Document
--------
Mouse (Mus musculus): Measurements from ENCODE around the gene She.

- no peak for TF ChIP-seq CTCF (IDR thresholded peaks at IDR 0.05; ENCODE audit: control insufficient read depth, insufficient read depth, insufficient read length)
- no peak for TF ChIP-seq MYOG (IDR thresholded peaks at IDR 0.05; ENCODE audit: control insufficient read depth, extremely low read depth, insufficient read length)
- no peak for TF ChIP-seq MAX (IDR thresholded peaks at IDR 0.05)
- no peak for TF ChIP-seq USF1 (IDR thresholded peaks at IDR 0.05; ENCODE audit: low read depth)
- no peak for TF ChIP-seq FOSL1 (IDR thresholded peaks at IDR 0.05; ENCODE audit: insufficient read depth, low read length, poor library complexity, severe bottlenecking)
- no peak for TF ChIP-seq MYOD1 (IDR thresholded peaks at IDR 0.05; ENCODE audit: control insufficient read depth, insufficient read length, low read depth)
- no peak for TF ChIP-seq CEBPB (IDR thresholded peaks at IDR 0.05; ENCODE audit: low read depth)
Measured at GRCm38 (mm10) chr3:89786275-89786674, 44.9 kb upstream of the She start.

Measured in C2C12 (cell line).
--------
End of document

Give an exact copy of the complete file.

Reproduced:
Mouse (Mus musculus): Measurements from ENCODE around the gene She.

- no peak for TF ChIP-seq CTCF (IDR thresholded peaks at IDR 0.05; ENCODE audit: control insufficient read depth, insufficient read depth, insufficient read length)
- no peak for TF ChIP-seq MYOG (IDR thresholded peaks at IDR 0.05; ENCODE audit: control insufficient read depth, extremely low read depth, insufficient read length)
- no peak for TF ChIP-seq MAX (IDR thresholded peaks at IDR 0.05)
- no peak for TF ChIP-seq USF1 (IDR thresholded peaks at IDR 0.05; ENCODE audit: low read depth)
- no peak for TF ChIP-seq FOSL1 (IDR thresholded peaks at IDR 0.05; ENCODE audit: insufficient read depth, low read length, poor library complexity, severe bottlenecking)
- no peak for TF ChIP-seq MYOD1 (IDR thresholded peaks at IDR 0.05; ENCODE audit: control insufficient read depth, insufficient read length, low read depth)
- no peak for TF ChIP-seq CEBPB (IDR thresholded peaks at IDR 0.05; ENCODE audit: low read depth)
Measured at GRCm38 (mm10) chr3:89786275-89786674, 44.9 kb upstream of the She start.

Measured in C2C12 (cell line).